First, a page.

• Closed-slot designs, however, are not without their own drawbacks. For instance, because the slots of the stator are closed, the windings of magnet wire must be threaded through the individual slots. Each winding may have tens of turns (or loops) of wire, so the wire may be threaded through each slot tens of times. This presents a considerable risk of damage to the wire. Further, because the wire is being threaded through slots that may be tens of meters long, it is difficult, if not impossible, to control the positions of the individual turns of wire within the slots. The motor may therefore be referred to as a random-wound motor. As a result of the random winding, the turns with the highest voltage may be positioned adjacent to turns with the lowest voltage, thereby leading to high voltage-stresses that can damage the insulation around the wire.
  • It would therefore be desirable to provide systems and methods to improve the manufacturability of downhole motors that employ closed-slot stator designs.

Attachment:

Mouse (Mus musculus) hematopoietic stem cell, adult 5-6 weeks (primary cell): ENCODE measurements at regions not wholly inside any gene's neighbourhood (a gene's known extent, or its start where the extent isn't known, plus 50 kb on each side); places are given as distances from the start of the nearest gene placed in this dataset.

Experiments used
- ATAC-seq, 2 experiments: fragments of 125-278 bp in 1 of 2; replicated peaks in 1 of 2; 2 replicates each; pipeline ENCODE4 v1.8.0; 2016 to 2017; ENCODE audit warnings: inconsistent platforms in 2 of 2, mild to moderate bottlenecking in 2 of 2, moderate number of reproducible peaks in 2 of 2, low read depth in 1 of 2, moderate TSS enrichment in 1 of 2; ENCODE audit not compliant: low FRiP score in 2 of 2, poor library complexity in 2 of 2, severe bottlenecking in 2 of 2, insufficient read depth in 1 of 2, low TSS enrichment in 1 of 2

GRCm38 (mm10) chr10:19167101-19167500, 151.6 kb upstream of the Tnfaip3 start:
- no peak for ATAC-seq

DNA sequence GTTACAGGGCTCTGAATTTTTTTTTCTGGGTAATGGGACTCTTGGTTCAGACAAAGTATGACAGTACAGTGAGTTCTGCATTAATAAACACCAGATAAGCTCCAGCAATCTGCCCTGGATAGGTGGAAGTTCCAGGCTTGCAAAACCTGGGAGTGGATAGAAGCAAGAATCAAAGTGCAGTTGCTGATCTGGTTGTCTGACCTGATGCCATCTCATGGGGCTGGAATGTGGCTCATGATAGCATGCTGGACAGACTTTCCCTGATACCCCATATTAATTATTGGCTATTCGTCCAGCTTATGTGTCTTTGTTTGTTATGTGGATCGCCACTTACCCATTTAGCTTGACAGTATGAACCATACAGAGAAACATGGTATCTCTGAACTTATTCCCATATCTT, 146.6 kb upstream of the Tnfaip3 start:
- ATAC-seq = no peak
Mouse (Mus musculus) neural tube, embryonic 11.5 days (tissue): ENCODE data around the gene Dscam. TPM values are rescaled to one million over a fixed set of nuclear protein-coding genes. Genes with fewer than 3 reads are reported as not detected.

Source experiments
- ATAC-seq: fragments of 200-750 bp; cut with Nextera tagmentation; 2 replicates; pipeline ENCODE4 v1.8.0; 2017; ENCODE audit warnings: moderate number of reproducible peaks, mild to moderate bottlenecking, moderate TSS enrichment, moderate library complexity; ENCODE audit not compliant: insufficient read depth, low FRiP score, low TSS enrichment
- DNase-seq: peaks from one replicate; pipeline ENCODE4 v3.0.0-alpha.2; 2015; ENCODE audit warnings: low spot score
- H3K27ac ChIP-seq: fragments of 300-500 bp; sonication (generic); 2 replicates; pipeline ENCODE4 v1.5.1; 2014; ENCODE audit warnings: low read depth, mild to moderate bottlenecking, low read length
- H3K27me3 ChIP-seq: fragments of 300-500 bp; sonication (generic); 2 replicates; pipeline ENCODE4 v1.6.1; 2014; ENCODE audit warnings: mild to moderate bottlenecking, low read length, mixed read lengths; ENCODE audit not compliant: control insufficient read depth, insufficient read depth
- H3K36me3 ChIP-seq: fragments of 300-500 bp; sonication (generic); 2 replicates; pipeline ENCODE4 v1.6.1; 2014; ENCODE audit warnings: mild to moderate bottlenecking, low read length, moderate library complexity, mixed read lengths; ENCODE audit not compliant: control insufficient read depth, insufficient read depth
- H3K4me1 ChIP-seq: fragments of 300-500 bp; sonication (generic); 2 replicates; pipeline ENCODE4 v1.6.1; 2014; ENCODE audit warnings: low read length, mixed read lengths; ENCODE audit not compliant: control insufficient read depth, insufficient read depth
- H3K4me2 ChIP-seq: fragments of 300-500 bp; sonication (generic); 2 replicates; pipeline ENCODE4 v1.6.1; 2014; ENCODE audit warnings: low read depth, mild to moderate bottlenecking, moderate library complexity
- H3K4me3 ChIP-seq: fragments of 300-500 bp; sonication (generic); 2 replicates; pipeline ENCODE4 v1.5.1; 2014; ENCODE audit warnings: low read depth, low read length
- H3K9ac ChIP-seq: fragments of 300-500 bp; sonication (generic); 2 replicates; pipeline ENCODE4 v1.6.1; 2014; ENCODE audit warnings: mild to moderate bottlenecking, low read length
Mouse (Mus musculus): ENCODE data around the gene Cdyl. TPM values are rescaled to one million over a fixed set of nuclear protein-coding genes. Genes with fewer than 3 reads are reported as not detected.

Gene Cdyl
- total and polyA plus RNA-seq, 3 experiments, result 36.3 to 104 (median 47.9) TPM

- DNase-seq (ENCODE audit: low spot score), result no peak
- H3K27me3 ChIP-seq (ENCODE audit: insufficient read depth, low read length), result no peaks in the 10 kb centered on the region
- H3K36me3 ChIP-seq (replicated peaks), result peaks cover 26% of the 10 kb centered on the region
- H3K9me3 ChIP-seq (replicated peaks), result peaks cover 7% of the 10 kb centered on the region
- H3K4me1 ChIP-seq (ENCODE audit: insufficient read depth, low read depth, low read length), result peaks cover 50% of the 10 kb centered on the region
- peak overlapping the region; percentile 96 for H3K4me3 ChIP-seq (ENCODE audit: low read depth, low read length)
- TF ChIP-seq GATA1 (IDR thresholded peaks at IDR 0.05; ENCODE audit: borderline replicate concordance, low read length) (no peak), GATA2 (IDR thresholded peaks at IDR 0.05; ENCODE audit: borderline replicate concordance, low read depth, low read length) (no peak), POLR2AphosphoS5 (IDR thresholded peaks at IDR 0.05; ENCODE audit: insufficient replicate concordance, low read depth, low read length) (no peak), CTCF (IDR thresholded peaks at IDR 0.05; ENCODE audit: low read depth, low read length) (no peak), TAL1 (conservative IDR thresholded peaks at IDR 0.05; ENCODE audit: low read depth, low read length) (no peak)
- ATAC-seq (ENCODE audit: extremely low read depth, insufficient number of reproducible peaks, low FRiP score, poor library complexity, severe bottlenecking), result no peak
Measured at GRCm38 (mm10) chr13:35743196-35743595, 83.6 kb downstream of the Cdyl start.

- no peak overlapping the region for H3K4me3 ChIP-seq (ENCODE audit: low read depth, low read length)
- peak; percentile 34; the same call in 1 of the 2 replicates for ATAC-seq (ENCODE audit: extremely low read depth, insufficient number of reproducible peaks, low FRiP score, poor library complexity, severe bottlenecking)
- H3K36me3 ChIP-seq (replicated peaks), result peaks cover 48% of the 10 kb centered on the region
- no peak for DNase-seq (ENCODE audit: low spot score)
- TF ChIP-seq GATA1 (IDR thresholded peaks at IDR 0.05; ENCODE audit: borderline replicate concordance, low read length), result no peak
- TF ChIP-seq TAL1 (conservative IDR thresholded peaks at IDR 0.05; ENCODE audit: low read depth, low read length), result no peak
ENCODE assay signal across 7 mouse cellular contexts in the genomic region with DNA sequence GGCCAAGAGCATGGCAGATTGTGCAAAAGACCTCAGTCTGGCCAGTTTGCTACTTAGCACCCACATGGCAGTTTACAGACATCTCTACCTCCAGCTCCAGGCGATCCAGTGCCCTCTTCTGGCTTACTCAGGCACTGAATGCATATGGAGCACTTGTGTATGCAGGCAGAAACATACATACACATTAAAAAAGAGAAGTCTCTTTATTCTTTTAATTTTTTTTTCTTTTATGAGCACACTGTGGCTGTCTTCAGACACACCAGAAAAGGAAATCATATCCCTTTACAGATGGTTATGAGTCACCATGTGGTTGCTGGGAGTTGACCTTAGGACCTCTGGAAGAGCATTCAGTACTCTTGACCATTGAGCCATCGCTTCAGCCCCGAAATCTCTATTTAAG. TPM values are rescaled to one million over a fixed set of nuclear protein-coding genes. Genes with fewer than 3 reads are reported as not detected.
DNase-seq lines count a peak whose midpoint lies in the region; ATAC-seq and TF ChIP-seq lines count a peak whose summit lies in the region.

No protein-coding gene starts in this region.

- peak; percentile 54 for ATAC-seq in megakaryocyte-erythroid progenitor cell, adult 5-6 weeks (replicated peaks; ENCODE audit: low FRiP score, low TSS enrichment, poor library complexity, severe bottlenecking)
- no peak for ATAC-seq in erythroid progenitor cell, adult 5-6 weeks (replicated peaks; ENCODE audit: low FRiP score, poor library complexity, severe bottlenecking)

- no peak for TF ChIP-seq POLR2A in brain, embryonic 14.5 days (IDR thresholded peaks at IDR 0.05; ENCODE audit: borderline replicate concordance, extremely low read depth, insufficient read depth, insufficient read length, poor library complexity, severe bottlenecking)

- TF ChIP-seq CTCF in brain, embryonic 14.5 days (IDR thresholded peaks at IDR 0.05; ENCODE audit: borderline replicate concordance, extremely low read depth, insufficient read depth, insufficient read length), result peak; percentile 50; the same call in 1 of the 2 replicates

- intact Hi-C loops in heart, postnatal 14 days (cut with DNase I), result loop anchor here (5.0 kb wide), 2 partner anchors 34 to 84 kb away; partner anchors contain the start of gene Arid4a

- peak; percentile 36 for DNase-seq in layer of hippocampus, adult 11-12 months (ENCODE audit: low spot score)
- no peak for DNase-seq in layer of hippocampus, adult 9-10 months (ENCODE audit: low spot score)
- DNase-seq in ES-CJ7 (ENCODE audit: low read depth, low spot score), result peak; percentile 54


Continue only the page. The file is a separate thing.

• SUMMARY OF THE INVENTION
  • The present invention includes systems and methods for the construction of electric motors, where the motor has a stator core that includes inner and outer portions that enable slots for magnet windings to be open during construction and closed in the completed motor.
  • One embodiment comprises a method. In this method, an inner stator core is provided. The inner stator core includes a plurality of slots which are open radially outward from an axis of the inner stator core and which are configured to accommodate turns of magnet wire. Turns of magnet wire are positioned in each of the open slots of the inner stator core, and then an outer stator core is positioned around the inner stator core, thereby enclosing the slots of the inner stator core. The inner and outer stator cores are then positioned within a housing. Each of the inner and outer stator cores may be formed by stacking a plurality of laminations together, where each of the plurality of laminations has a shape which is a cross section of the respective inner/outer stator core. The turns of magnet wire may be wound on a separate form, or on the inner stator core itself. Because the slots are open, the positioning of the magnet wires within the slots can be controlled, and shaped wire can be used.